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Figure 2 shows that female lung cancer incidence has a nearly flat trend for all groups except for Hispanic and AIAN women, who have significant downward slopes. The downturn at the end of the period for white women will require more years of data to determine significance. For AIAN women, the pattern has some variability, although the overall trend is downward. For males, the incidence rates are trending downward for all groups except the Asian/Pacific Islanders (API). The greater amount of variability in the male AIAN rate contributes to the lack of a significant trend, although a downward pattern emerges.

Lung cancer death rates (Fig. 3) among women appear fairly steady across the years. Although both white and black rates have been rising slowly but steadily, they may be flattening in most recent years. Among men, all racial/ethnic groups have falling rates, including AIAN men, who show a possible change of direction in 1998.

For colorectal cancer, incidence rates (Fig. 4) for women have remained comparatively steady, with the appearance of a slight downward trend for whites. Although there may be an increasing rate among the AIAN population, it is not statistically significant, and the most recent year is low. Among males, incidence has been decreasing or flat, except for Hispanics. Death rates are moving down for white, black, and API men and women, they remain steady for Hispanics and AIAN women, and they are rising for AIAN men (Fig. 5).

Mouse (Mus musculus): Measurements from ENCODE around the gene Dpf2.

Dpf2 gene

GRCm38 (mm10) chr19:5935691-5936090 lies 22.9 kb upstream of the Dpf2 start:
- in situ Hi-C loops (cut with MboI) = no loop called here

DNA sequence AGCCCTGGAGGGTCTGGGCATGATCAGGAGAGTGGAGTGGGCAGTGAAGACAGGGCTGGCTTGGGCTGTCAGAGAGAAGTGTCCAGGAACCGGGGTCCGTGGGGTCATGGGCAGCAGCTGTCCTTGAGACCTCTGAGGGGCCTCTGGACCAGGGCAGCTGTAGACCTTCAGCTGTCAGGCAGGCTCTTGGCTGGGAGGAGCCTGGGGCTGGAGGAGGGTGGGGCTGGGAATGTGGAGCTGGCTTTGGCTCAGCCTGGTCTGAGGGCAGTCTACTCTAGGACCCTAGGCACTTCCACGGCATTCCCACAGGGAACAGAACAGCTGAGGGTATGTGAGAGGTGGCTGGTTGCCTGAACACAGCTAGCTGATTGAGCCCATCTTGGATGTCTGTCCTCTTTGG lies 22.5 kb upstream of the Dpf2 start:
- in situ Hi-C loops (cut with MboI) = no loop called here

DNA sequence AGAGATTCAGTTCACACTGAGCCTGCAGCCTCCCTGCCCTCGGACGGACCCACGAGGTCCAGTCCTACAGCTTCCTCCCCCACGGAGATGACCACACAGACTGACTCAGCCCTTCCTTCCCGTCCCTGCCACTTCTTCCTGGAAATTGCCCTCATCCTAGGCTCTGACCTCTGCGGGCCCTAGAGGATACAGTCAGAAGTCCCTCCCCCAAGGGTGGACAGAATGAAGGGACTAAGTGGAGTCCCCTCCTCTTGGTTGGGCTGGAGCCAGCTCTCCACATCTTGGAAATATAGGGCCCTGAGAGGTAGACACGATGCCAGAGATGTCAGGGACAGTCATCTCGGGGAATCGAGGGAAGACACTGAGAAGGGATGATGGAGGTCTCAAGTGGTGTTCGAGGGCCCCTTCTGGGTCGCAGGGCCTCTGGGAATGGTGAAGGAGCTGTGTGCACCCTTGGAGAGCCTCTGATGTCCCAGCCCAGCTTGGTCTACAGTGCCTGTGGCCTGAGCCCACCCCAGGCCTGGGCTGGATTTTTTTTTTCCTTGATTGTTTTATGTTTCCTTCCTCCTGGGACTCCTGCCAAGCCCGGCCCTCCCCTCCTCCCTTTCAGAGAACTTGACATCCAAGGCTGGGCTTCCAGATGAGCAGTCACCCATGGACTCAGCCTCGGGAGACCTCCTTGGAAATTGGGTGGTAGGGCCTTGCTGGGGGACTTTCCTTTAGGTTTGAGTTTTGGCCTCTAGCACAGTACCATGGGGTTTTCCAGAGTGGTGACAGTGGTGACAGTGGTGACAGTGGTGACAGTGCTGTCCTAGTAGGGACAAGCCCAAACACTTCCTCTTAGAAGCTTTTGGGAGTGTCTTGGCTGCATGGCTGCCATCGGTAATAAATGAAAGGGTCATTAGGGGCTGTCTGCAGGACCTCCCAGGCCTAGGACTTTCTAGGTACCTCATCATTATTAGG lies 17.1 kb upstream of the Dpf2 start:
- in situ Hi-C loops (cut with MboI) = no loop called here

For prostate cancer (Fig. 6), higher incidence during the period of increased awareness in the early 1990s was followed by a decrease until the middle of the decade, when rates began slowly rising, except for AIAN men. Deaths for all populations appear to be decreasing, with the downward trend for whites increasing in the middle of the decade, when an upward trend for Hispanics also turned downward. Looking at female breast cancer trends (Fig. 7), incidence rates appear to be increasing for all population groups except AIAN women and a recent downward trend among API women. The only significant increase was among white women. Death rates have decreased significantly for whites, blacks and Hispanics over 1992–2000. The amount of decrease for white women is not shared by other groups; in fact, the death rates for AIAN women appear nearly flat.